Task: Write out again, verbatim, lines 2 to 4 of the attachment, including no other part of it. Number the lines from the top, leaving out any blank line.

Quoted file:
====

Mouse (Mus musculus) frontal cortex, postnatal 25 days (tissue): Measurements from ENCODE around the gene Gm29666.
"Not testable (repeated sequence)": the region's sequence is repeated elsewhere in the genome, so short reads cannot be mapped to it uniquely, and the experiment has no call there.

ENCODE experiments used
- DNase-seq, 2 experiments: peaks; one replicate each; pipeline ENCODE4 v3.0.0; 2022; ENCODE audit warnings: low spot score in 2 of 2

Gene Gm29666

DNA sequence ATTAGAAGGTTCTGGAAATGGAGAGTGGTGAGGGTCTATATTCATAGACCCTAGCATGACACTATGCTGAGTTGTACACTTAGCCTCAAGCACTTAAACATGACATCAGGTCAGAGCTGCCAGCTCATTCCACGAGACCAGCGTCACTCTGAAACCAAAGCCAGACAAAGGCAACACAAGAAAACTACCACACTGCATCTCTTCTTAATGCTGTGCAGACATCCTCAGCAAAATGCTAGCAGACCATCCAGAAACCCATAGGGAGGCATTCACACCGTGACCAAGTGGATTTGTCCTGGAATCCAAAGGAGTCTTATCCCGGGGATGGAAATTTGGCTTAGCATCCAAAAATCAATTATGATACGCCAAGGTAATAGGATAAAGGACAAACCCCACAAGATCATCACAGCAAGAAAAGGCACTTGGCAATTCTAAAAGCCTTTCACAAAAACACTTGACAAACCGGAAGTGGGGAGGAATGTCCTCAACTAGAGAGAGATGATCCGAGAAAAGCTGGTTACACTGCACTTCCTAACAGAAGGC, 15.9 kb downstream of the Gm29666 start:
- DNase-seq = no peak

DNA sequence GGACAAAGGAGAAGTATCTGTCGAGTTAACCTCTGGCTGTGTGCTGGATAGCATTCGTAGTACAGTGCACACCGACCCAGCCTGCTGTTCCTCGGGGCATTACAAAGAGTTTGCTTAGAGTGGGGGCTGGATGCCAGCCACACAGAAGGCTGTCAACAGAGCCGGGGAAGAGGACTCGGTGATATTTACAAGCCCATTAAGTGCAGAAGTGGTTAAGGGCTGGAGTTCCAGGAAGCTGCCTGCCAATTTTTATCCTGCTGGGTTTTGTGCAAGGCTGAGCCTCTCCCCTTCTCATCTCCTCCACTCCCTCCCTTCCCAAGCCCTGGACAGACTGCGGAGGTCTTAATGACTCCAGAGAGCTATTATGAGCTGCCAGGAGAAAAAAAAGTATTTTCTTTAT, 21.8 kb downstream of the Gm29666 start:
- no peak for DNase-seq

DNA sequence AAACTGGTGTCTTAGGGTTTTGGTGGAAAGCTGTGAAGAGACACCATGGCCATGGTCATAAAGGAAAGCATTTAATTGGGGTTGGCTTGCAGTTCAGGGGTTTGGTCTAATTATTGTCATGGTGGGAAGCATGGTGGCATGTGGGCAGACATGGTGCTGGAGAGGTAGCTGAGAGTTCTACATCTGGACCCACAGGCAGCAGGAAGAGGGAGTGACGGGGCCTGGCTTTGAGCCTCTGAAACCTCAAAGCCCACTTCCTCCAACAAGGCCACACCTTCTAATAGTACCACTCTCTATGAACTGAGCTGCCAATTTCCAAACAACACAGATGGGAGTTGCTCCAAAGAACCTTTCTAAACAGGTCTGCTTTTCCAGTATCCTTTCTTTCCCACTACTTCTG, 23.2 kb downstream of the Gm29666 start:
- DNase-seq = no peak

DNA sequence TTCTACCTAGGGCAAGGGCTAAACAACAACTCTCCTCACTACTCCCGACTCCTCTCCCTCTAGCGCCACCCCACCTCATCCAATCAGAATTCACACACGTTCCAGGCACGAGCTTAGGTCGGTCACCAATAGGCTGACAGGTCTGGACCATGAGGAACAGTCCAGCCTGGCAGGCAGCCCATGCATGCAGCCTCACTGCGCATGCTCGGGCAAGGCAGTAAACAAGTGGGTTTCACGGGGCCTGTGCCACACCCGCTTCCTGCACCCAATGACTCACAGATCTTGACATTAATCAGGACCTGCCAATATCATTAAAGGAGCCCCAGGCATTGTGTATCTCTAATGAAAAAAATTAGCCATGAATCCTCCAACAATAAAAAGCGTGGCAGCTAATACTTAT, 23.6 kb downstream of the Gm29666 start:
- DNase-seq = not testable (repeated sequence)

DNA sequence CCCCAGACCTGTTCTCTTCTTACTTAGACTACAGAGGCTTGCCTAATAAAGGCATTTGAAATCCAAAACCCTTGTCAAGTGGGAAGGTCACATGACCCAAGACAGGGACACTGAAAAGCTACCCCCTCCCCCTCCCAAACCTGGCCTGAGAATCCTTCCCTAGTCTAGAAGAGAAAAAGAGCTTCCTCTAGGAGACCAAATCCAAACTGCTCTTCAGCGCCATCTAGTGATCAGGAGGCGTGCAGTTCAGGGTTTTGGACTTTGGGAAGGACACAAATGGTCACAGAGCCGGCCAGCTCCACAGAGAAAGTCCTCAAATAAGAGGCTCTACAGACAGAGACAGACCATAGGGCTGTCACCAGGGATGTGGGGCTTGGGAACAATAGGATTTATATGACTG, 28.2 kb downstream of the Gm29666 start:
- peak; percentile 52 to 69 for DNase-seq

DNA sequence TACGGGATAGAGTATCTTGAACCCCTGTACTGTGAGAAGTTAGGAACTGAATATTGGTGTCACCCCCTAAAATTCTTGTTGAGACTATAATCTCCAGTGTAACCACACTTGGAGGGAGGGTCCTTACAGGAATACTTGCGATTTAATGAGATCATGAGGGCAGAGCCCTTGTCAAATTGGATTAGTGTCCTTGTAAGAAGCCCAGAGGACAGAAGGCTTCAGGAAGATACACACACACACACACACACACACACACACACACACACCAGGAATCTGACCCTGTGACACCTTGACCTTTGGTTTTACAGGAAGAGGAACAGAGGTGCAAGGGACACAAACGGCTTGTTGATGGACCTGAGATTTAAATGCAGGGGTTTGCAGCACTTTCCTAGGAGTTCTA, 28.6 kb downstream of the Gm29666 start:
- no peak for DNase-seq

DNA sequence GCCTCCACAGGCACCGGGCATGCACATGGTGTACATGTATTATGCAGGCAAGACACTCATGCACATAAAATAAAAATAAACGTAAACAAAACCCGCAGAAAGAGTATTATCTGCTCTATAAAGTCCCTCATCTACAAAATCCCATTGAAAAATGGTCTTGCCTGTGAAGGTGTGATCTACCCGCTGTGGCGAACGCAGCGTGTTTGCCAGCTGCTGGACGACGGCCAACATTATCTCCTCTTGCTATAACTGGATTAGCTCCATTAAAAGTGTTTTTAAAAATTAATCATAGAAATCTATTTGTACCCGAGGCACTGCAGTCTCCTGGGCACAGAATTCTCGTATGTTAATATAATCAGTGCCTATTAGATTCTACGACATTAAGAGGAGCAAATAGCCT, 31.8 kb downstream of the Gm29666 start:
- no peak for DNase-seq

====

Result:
"Not testable (repeated sequence)": the region's sequence is repeated elsewhere in the genome, so short reads cannot be mapped to it uniquely, and the experiment has no call there.

ENCODE experiments used
- DNase-seq, 2 experiments: peaks; one replicate each; pipeline ENCODE4 v3.0.0; 2022; ENCODE audit warnings: low spot score in 2 of 2